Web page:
Portrait of A Conspiracy

Arnold's offer to the British was to sell the plans of West Point, thus effecting its surrender-- in exchange for 20,000 pounds. General Benedict Arnold's decision in May of 1779 to offer his services to the British stands out as one of the more dramatic events of the Revolutionary War.

In a clandestine meeting with Major John Andre, in charge of intelligence for the British, Arnold handed over detailed plans of the number of troops and the location of fortifications surrounding the Hudson River garrison.

While traveling behind American lines, Andre was apprehended with the secret documents, tried by a military court and hanged as a spy. The documents in turn directly implicated Arnold as a traitor to the American cause.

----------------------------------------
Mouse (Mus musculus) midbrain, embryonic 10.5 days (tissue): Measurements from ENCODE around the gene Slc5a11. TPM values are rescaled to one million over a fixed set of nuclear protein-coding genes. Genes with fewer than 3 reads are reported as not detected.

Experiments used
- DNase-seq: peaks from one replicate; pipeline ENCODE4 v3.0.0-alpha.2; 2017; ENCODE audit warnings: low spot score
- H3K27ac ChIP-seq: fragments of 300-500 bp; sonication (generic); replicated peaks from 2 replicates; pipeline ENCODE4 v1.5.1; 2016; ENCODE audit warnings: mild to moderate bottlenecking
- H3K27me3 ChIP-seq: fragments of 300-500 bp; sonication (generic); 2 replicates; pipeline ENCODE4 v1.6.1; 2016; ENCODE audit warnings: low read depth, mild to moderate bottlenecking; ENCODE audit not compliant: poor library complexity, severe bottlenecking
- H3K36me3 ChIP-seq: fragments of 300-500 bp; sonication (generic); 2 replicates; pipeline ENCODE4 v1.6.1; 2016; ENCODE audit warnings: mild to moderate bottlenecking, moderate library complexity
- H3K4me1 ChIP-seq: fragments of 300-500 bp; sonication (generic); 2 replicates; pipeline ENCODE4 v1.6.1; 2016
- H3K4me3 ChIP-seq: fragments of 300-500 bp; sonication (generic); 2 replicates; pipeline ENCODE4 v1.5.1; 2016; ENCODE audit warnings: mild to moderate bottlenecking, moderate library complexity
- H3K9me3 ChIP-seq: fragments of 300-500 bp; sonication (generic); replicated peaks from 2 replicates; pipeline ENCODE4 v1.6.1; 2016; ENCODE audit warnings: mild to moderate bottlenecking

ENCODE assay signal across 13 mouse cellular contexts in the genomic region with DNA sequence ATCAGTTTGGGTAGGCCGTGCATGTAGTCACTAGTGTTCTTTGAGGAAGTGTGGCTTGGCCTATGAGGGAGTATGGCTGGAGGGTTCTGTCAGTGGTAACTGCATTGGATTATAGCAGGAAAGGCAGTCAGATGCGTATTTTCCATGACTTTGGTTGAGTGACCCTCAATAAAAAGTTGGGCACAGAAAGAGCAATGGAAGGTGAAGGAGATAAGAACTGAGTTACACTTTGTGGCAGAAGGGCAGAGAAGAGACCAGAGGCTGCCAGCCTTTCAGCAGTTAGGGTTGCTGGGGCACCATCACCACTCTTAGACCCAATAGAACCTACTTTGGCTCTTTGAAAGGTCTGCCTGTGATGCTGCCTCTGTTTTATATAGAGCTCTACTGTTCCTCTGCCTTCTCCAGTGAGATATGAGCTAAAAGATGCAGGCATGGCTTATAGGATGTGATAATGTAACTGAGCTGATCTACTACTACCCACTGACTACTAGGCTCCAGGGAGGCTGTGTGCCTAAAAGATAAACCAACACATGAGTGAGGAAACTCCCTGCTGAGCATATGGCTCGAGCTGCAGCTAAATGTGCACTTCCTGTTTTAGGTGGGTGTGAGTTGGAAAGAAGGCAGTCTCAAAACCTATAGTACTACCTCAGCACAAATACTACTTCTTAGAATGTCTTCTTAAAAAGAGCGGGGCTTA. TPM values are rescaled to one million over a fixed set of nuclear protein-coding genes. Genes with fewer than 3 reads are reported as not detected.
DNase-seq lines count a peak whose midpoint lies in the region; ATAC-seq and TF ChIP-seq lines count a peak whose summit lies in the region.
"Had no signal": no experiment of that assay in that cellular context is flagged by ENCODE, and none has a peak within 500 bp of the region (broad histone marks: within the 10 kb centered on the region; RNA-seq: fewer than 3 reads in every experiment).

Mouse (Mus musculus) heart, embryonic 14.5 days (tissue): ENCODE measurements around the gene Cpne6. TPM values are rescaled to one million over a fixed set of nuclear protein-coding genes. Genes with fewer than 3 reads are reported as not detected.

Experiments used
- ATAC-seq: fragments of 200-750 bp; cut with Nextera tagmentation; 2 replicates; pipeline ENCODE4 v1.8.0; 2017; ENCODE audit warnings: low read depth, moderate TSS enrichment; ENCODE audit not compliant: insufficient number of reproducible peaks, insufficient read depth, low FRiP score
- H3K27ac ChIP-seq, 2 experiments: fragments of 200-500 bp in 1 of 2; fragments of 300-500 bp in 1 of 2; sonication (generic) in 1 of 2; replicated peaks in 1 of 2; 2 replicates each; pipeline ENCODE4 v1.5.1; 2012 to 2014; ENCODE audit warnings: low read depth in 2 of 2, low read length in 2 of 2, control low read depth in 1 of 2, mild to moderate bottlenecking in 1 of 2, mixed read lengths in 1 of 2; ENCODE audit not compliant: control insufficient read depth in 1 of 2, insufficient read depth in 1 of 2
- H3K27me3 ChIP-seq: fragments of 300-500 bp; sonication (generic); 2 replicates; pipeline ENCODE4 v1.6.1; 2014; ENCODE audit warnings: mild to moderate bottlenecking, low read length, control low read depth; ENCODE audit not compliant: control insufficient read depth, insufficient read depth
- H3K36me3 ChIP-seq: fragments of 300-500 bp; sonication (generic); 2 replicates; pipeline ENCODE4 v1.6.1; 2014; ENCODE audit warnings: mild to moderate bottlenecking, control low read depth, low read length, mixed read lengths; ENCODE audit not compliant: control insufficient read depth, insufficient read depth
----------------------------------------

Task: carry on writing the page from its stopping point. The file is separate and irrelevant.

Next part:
When he learned of Andre's capture, Arnold fled on his official barge to the British man-of-war Vulture anchored in the Hudson. After a series of less-than-successful military exploits as a British Brigadier-General and a number of failed commercial ventures, Arnold sailed to London where he died in 1801. His legacy: Generations of his countrymen ever-after would regard the name of Benedict Arnold as synonymous with treason.